What the NSDAP did first in the circle of doctor was to replace a directorate of the association of doctors in Upper Silesia (Oberschlesischer Aerzteverband,) which was headed by Dr Haase from Gliwice. Meanwhile, German health care funds and general insurance companies terminated fixed contracts concluded with Jewish doctors. From that moment onwards they could run private medical practice only. [[refr:"nazwa"|R. Kaczmarek, Narastanie antysemityzmu w prasie gliwickiej 1933-1939 [in:] Żydzi Gliwiccy, red. B. Kubita, Muzeum w Gliwicach, Gliwice 2006, p. 207.]] The so-called „Aryan paragraph” (Arierparagrpah) was then adopted in the whole of Germany, which became a legal basis for banning non-Christians from joining various organizations, unions and associations.

On April 7th 1933 the Civil Service Reorganization Act (Gesetz zur Wiederherstellung des Beamtentums) was passed , which excluded Jews from the Civil Service. [[refr:"nazwa"| F. Połomski, Ustawodawstwo rasistowskie III Rzeszy i jego stosowanie na Górnym Śląsku, Katowice 1970, p. 51.]]

So-called Nuremberg Laws (Nürnberger Gesetze) were introduced at the Rally of NSDAP in Nuremberg on September 15th 1935, behind which there was only one aim – legitimization of legal inequality based on a criterion of “blood and race.” The laws were a basis for total degradation of Jews in the rights they had had. Jews could be deprived of German citizenship, legal protection and of private property. They were banned from civil and military service, neither could they display national flags. Mixed marriages between “Aryans” and “non-Aryans” were prohibited too. Such sexual intercourse was considered as a racial pollution (Rassenschande) and were punishable. The laws set definitions of racial Jews, half-breeds (Mischling) and pure Aryans [[refr:"nazwa"| K. Jonca, „Noc Kryształowa” i casus Herschela Grynszpana, Wrocław 1998, p. 66.]]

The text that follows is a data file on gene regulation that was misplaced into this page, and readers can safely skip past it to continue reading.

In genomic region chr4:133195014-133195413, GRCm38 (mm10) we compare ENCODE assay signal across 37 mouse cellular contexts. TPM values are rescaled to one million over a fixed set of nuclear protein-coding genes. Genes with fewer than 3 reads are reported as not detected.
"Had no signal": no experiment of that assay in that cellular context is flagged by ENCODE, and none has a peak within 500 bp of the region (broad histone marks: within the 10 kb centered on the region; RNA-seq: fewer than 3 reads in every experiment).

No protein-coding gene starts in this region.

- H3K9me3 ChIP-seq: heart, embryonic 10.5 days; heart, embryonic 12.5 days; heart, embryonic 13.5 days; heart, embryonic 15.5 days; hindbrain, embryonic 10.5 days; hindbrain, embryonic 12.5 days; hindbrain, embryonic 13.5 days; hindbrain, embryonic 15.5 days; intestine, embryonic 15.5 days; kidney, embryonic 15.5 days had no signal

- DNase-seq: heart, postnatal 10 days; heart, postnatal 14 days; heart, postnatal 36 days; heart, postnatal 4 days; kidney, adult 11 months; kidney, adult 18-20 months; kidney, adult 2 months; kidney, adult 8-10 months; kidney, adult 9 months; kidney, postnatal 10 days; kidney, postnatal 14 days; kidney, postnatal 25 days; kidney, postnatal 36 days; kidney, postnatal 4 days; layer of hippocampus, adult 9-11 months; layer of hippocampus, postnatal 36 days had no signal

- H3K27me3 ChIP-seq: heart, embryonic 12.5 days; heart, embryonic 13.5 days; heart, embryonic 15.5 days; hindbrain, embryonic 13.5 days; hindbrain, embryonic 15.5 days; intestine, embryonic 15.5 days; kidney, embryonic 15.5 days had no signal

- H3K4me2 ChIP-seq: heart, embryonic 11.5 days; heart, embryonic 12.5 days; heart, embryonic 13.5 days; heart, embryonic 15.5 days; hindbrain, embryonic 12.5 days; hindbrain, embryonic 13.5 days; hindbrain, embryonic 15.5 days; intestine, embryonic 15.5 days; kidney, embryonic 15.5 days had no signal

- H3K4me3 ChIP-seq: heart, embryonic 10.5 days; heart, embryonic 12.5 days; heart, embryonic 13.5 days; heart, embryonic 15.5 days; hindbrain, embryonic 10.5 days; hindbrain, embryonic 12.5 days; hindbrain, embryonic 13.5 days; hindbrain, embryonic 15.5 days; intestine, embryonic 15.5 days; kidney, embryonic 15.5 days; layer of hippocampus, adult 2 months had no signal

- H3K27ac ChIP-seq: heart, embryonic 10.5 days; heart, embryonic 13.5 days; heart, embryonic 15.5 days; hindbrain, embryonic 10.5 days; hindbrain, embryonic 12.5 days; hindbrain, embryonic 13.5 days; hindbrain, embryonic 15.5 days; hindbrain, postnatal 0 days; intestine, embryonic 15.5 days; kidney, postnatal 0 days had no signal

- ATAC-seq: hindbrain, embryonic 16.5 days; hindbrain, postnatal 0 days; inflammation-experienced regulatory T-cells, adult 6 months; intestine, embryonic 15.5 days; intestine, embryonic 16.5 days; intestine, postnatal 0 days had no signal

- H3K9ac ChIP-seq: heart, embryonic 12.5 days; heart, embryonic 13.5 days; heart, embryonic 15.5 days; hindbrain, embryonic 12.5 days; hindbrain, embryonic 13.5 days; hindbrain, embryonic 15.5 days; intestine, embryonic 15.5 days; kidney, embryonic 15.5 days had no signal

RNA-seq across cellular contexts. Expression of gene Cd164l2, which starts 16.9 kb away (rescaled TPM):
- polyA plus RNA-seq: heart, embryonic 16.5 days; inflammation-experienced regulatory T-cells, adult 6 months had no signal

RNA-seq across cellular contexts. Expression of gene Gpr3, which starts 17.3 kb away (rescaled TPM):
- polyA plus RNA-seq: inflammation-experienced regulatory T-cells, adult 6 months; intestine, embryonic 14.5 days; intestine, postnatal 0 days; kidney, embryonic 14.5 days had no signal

Respective ministerial decrees, implemented by the local government, completely restricted Jewish economic activity. Shops and companies were to be confiscated and handed over to new Aryan owners. In 1938, under the regulation of the minister of home affairs, Jews were obliged to assume additional forenames that were typically Jewish. For women it was obligatory to adopt the first name Sara while for men the name of Israel was compulsory.
The Kristallnacht (the night of November 9th 1938) put an end to the Jewish community of Nysa, when the course of events turned extremely brutal during the pogrom. The synagogue in Nysa was devastated, still not torched. Nazi squads demolished Jewish community buildings, workshops, a pharmacy, a dentist’s office, 11 shops and 31 Jewish households. After those events most Hebrews left Nysa, where only a handful of 93 Jews remained. In March 1939 Alois Fandrych, a merchant, became a new owner of the synagogue.

In July 1942 Jews from Nysa were transported to the Auschwitz-Birkenau concentration camp [1.5] In June 1943 Gestapo appropriated the Jewish cemetery, which put a symbolic end to the German-speaking Jewish community in Nysa. The synagogue was destroyed in 1943.

 

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Footnotes

  • [1.1] I. Kęsicka, M. Morga, Miasto Nysa. Szkice monograficzne, Instytut Śląski w Opolu, Wrocław 1970, p. 34
  • [1.2] F. Rosenthal, Najstarsze osiedla żydowskie na Śląsku [in:] Biuletyn Żydowskiego Instytutu Historycznego nr 34, 1960, p. 12] Emperor Charles V ordered that an investigation be launched which which led to conviction of the perpetartors of the pogrom. A Jewish cemetery was most probably established in some 1350. [[refr:|M. Wodziński, Hebrajskie inskrypcje na Śląsku XIII-XVIII wiek, Towarzystwo Przyjaciół Polonistyki Wrocławskiej, Uniwersytet Wrocławski, Wrocław 1996.
  • [1.3] F. Rosenthal, Najstarsze osiedla żydowskie na Śląsku [in:] Biuletyn Żydowskiego Instytutu Historycznego nr 34, 1960, p. 27
  • [1.4] http://www.naszraciborz.pl/historia/drukuj/0/83.html [accessed on October 5, 2009 r.].
  • [1.5] E. Wiesel, G. Wigoder i S. Spektor, Encyclopedia of Jewish Life Before & During Holocaust, New York University Press 2001